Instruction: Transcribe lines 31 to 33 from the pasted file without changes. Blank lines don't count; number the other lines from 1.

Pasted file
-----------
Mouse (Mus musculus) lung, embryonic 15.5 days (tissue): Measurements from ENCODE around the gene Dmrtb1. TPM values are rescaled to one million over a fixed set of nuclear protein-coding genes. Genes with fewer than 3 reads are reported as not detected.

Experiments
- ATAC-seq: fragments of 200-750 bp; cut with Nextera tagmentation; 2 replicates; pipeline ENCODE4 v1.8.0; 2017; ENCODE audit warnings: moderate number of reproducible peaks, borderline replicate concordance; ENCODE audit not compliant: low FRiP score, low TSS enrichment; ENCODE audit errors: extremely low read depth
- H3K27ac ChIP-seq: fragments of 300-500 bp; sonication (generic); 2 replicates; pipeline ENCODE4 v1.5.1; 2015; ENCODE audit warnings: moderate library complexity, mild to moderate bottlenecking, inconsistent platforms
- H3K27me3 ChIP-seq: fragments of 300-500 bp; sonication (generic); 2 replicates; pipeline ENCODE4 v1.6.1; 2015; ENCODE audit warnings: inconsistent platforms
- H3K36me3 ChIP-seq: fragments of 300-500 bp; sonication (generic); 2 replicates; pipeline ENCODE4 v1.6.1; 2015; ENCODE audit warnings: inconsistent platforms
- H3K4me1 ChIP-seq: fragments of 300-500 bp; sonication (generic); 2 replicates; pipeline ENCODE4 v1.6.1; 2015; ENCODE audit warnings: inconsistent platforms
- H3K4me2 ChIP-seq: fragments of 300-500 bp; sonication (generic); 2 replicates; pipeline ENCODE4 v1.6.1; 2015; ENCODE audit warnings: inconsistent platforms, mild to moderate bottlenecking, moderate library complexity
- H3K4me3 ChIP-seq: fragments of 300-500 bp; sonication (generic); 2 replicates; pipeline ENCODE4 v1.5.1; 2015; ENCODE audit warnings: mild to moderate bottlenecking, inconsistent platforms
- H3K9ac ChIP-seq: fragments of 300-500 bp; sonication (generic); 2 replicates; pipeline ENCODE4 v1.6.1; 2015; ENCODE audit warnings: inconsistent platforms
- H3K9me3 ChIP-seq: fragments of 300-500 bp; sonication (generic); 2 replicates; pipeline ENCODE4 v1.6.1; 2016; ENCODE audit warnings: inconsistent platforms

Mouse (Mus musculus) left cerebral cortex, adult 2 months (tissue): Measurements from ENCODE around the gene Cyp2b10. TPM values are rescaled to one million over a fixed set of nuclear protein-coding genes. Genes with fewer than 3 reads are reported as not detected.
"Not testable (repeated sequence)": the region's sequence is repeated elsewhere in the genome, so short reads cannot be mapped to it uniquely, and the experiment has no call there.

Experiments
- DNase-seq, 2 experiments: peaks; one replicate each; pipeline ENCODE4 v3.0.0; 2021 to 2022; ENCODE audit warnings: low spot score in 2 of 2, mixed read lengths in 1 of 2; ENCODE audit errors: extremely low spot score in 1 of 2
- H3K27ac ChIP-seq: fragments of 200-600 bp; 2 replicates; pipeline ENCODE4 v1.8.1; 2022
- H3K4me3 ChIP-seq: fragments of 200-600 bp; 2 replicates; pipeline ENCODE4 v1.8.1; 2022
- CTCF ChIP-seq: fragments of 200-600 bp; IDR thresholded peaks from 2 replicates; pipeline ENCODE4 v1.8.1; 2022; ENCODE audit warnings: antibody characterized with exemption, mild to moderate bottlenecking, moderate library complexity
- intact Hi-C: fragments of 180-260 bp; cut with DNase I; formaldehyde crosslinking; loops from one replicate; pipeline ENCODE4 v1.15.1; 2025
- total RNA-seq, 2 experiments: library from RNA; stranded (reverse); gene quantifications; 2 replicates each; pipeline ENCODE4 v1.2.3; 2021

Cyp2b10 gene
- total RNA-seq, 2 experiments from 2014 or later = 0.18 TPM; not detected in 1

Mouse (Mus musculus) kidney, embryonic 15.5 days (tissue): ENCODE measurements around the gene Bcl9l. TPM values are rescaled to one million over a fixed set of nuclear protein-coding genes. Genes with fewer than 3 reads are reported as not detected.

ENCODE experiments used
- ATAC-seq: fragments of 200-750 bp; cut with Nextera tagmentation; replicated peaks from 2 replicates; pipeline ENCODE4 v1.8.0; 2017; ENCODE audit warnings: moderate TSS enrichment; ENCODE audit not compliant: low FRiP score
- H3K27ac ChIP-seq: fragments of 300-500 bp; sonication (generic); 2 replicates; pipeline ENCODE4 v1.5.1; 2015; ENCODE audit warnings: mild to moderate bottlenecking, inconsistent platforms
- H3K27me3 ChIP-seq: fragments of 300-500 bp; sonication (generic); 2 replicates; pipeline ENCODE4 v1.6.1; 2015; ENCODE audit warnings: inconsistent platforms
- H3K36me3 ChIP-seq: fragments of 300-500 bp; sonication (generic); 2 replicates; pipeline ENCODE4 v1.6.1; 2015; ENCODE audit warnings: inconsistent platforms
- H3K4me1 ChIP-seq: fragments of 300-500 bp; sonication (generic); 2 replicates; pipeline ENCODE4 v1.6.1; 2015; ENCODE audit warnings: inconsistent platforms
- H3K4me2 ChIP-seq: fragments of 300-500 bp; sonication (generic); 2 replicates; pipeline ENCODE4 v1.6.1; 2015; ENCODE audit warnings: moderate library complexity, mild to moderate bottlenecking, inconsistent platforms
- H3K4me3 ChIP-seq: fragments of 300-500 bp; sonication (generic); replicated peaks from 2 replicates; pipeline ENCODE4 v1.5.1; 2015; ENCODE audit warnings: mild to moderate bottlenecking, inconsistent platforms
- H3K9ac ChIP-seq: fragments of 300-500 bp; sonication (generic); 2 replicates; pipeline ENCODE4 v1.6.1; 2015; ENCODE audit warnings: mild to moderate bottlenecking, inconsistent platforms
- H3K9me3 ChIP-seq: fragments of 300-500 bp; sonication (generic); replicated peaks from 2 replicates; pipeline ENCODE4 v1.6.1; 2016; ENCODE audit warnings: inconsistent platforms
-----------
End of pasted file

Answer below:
- H3K4me3 ChIP-seq: fragments of 300-500 bp; sonication (generic); replicated peaks from 2 replicates; pipeline ENCODE4 v1.5.1; 2015; ENCODE audit warnings: mild to moderate bottlenecking, inconsistent platforms
- H3K9ac ChIP-seq: fragments of 300-500 bp; sonication (generic); 2 replicates; pipeline ENCODE4 v1.6.1; 2015; ENCODE audit warnings: mild to moderate bottlenecking, inconsistent platforms
- H3K9me3 ChIP-seq: fragments of 300-500 bp; sonication (generic); replicated peaks from 2 replicates; pipeline ENCODE4 v1.6.1; 2016; ENCODE audit warnings: inconsistent platforms